How to deal with diabetic dog?
For every pet owner, one of the worst nightmares is for their little fluffy friend to get sick. However, preventing the pet from catching anything altogether isn’t really possible, but a certain level of caution can be applied.
Believe it or not, diabetes is a common dog health problem. Statistics show that 1 out of every 500 dogs will develop diabetes. Breeds mostly at risk of developing diabetes are Miniature Schnauzer, Samoyed, toy poodle, Australian terrier and pug breeds. The average age for canine diabetes is 7 to 9 years old.
Once the pet’s body becomes unable to regulate blood sugar (glucose) levels due to a deficiency of insulin (type 1 diabetes) this is when canine diabetes is triggered.
Increased water consumption and increased urination followed by weight loss despite a voracious appetite are the classic symptoms of canine diabetes. Due to cataract development, blindness is known to develop also.
Dogs with diabetes often have other medical problems too which why they should have a complete blood count, blood pressure, thyroid analysis, blood chemistry panel, urinalysis and urine culture performed.
Depending on your veterinarian’s exam findings, chest x-rays and abdominal ultrasound and may also be warranted.
If your pet really was unfortunate to get diagnosed with diabetes, you as his owner need to realize some extra care will be necessary. First, there is no cure for this illness which means your pet will have to be treated with insulin injections the rest of his life. Second, you’ll have to create an appropriate diet and exercise regimen for your pet, as well as establish an excellent relationship with your veterinarian.
You will have to put some extra time and thought into caring for your pet through his diet, exercise and insulin intake.
For most dogs with diabetes, natural dog food will for just fine. Depending on your pet’s health condition, your veterinarian may recommend a specially formulated diabetes diet that is lower in fat and calories and higher in fiber.
Moderate amounts of daily exercise are recommended for your dog with diabetes because they “burn up” glucose the same way that insulin does. Don’t pressure your pet too much because overly intensive exercise can lower blood glucose levels dramatically, resulting in hypoglycemia. Such treatment should be avoided. Exercise will improve blood glucose regulation and promote weight loss, healthy bones and muscles.
Ways to get insulin intake is through either pills or injections. However, any veterinarian will recommend injections instead of pills as they are far more effective managing diabetes in dogs.
Most dogs require insulin injections twice daily (12 hours apart and after meals).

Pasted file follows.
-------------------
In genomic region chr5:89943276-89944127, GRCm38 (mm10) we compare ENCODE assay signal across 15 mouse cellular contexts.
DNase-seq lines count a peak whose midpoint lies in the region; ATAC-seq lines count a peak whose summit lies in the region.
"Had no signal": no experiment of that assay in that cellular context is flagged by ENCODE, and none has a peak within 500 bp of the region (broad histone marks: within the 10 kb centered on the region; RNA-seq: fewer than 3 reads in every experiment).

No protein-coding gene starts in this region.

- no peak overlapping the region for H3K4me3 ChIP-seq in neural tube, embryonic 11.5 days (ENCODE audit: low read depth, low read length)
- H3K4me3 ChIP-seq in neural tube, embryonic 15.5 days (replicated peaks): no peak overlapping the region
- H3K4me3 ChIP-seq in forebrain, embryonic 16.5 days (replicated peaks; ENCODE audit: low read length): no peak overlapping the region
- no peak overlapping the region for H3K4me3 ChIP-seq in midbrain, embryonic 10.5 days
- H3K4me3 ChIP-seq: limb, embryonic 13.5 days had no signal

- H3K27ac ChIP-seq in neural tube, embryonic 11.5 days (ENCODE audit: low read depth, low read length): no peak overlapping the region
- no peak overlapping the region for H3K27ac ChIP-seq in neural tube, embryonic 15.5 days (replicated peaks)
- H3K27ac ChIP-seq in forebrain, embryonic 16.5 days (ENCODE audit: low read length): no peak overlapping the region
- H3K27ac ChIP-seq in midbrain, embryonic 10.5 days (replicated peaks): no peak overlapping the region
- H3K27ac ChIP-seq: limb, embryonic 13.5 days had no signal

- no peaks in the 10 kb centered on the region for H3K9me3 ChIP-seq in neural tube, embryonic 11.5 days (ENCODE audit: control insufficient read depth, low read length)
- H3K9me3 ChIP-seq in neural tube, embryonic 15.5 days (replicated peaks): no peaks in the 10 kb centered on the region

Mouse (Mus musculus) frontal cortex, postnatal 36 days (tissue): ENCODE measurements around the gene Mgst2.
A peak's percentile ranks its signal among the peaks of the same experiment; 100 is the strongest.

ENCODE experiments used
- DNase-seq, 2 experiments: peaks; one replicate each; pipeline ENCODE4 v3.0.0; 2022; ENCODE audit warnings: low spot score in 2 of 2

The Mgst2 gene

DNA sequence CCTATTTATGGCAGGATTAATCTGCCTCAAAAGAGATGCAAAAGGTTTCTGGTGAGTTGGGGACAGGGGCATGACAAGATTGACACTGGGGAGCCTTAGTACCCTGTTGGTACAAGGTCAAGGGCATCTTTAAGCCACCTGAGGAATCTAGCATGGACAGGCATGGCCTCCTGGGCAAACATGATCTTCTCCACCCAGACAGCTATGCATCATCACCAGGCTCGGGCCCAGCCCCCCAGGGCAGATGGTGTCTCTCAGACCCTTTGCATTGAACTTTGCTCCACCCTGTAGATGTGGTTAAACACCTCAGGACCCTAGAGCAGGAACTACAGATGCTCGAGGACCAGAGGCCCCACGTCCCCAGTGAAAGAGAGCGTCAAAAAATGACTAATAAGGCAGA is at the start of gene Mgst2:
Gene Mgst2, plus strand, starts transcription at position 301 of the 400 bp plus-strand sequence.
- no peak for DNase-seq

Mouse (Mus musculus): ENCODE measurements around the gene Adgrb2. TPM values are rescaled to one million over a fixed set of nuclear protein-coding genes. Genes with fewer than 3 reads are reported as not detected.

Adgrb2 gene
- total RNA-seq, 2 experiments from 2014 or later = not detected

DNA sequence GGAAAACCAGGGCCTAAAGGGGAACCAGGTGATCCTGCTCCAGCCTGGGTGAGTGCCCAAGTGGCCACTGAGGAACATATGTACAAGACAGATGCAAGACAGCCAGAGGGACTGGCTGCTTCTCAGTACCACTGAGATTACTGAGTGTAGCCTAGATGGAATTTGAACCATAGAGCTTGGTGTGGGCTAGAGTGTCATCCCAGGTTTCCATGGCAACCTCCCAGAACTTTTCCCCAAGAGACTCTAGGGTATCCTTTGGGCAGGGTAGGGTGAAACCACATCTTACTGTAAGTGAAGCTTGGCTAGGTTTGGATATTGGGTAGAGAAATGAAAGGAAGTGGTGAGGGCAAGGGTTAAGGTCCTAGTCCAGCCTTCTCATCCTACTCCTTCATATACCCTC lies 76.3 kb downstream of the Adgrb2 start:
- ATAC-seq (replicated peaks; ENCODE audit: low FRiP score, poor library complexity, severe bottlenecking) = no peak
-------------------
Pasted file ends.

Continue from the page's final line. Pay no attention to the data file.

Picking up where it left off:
Once your pet is diagnosed with canine diabetes, your veterinarian will work with you to create a protocol that fits both your and your dog’s needs and lifestyle.
The most common way of monitoring consists of checking urine or blood glucose levels and evaluating your dog for diabetes symptoms and signs of illness.
When your diabetic dog becomes well regulated, you should detect their energy levels improving, a more normal appetite, a stable body weight and lessening of their water consumption and urination. Watch your dog for signs of hypoglycemia! These can be life threatening and are an indication that your dog has received too much insulin. Report these to your veterinarian the moment you notice a change.
Signs of early hypoglycemia include shivering, increased weakness, stumbling and seizures and voracious hunger. If you see these symptoms, immediately try to feed your pet and get medical attention.
You will probably be advised to test your pet’s urine for glucose and ketones. Changes that may be relevant to your dog include absence of glucose in the urine, large fluctuations in the glucose present in the urine and the development of ketones in the urine.
A diabetic pet needs to have a special diet that was previously agreed on with your pet’s veterinarian. Royal Canin dog food and similar healthy options are mostly likely to be the first choice of your pet’s veterinarian and you should follow any nutrition (and other) advice given. Expect the veterinarian to suggest assessment of appetite, water consumption, activity level, urine frequency and volume and weekly measurements of body weight for checkup.
Caring for a sick pet is pretty demanding. Apart from the regular care you have already been giving to your pet, you’ll have to make some extra time in your schedule to make the whole thing work and help your pet feel better and live a long life.